The Top 80 Changeover
Apr 27 Wesley Woo Joins our ranks.
Wesley Woo has been kiting and flying for a couple years now, thanks to
Kankakee pilot Lance Marczak. Wes has been a bit of a fence-sitter until
today. Then a good deal came along. Lance Marczak smells these deals
with his nostrils closed and, when he found out about my little-used
Top80 paramotor for sale, he had Wes jumped on it. I had offered it to
locals first. After all, I now own 2 top 80's. We've found them to be
great little motors especially since Brad Weiss stocks their parts.
Low time though this machine may be, it hasn't been run in several
years which can cause problems on its own. But Lance is adeptly
mechanical and will go through it to replace seals and do anything else
that may be necessary. Lord willing, it will be as good as the two other
machines I've sold. If possible, I'm going to either photograph the
process or Lance will videotape it so as to make maintenance matters
After our transaction and lunch, it was time for some flying. But wind
and cold precluded paramotoring so the next best way aloft was to beat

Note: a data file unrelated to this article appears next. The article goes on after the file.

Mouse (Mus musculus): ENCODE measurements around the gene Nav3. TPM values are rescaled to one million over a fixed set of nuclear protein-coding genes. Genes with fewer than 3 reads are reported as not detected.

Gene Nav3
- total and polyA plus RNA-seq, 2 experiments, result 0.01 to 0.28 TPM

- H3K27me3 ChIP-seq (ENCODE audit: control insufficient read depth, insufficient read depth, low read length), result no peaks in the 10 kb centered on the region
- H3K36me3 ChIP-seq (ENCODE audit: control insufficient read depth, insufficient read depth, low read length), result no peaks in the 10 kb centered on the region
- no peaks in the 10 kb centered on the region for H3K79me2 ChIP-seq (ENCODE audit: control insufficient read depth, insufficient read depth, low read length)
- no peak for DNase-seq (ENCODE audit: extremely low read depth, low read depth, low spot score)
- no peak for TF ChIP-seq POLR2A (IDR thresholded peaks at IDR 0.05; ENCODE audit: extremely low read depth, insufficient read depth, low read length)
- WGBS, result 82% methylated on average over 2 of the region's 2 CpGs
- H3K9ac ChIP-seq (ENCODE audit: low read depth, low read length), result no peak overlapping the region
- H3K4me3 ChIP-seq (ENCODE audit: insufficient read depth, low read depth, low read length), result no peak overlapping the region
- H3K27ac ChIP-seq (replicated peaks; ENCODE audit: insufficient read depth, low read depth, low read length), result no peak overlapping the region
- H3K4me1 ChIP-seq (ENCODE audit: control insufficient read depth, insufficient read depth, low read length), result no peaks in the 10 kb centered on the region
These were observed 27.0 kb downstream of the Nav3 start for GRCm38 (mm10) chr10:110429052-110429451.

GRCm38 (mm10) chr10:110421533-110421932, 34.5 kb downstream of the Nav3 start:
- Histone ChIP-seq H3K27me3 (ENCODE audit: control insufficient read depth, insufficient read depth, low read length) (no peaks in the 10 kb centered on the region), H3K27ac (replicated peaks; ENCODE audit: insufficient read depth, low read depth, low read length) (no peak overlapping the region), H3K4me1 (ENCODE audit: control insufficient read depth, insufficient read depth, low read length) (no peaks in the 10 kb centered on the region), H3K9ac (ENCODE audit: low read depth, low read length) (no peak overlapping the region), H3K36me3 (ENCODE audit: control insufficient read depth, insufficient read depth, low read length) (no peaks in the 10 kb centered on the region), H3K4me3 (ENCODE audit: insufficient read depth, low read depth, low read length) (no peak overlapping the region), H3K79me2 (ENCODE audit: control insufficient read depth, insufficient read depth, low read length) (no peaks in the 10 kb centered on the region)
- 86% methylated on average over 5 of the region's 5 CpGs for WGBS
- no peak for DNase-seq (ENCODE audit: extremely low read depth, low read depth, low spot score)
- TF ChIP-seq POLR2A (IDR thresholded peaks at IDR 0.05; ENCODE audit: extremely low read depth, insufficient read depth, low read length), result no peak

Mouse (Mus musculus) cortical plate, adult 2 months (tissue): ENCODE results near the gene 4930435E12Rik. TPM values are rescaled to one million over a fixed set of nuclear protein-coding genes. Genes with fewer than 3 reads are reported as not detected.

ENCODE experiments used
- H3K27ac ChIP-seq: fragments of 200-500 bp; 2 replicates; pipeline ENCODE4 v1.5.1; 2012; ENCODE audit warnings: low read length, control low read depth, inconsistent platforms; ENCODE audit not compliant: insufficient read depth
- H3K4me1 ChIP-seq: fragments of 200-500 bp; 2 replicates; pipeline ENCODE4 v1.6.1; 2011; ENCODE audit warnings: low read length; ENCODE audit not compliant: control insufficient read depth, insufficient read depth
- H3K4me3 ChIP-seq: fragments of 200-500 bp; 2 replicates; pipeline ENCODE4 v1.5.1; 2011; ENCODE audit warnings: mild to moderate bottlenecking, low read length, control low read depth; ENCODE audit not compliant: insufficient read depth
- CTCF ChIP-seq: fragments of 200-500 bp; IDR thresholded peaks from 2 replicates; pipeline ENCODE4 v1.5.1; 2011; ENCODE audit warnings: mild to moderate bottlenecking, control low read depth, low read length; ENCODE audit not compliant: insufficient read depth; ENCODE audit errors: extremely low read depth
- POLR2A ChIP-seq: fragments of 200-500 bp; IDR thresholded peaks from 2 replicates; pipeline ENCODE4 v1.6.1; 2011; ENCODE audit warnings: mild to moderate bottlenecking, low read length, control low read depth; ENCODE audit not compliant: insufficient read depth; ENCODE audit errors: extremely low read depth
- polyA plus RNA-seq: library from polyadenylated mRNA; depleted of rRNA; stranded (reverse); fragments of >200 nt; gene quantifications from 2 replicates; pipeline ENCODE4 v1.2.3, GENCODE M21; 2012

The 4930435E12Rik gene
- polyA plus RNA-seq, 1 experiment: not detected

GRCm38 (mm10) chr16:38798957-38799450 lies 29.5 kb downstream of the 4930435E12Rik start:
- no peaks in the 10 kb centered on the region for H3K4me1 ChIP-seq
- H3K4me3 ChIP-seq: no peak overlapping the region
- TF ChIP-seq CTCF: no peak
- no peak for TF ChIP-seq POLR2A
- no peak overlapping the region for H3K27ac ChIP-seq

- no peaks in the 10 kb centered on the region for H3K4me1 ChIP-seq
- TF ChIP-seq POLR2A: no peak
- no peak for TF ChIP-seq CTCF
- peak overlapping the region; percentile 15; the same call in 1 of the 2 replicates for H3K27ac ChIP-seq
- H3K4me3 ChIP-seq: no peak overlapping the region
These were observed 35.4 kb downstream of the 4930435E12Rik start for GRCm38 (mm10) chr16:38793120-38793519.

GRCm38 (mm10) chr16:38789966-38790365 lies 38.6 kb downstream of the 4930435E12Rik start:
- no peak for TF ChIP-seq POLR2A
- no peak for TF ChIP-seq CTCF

the air into submission. Yes, a helicopter. Enter Ellie Foo Foo,
a 1969 Enstrom F28A.
All three of us were able to go since we're all lightweights. That's a
rare treat because usually I have to take people separately, one at a
In cool conditions, like yesterday, I'll
take up to 300 pounds in addition to myself. Above 70 degrees, no
more than 250 pounds. Although that's well under the aircraft's
certification, it gives me some margin. More weight requires more
power and a commensurately bigger "bite" of air taken by the blades
(increased pitch). After an engine failure, that bigger bite slows
the rotor disk quicker and your reaction must be that much faster.
Rotor RPM is life in a helicopter. I'd rather avoid such a demanding
The other thing I do is depart along a
landable route. Once moving at least 15 mph airspeed, it takes a lot
less power to remain climbing. While it may take 90% power to hover,
with airspeed I can roll the power back to 70% and therefore reduced
the pitch (lower collective). That way, if the motor naps, it won't
be so dramatic and I can hopefully slide into a moving landing on
pavement. The departure still stays within the
height velocity curve
and, I believe, gives me better odds.
So off we went. Lance is a private pilot, too, so he flew the craft.
Then Wes took a shot. Both did admirably.
Now I look forward to flying with them, all in our own respective craft.
Still the coolest way aloft: powered paragliding!
Thanks to Tim Kaiser for pictures.
1. Wesley Woo, Tim Kaiser, Jeff Goin, Lance Marczak pose after surviving
a flight aboard Ellie Foo Foo.
2. The three of us departing.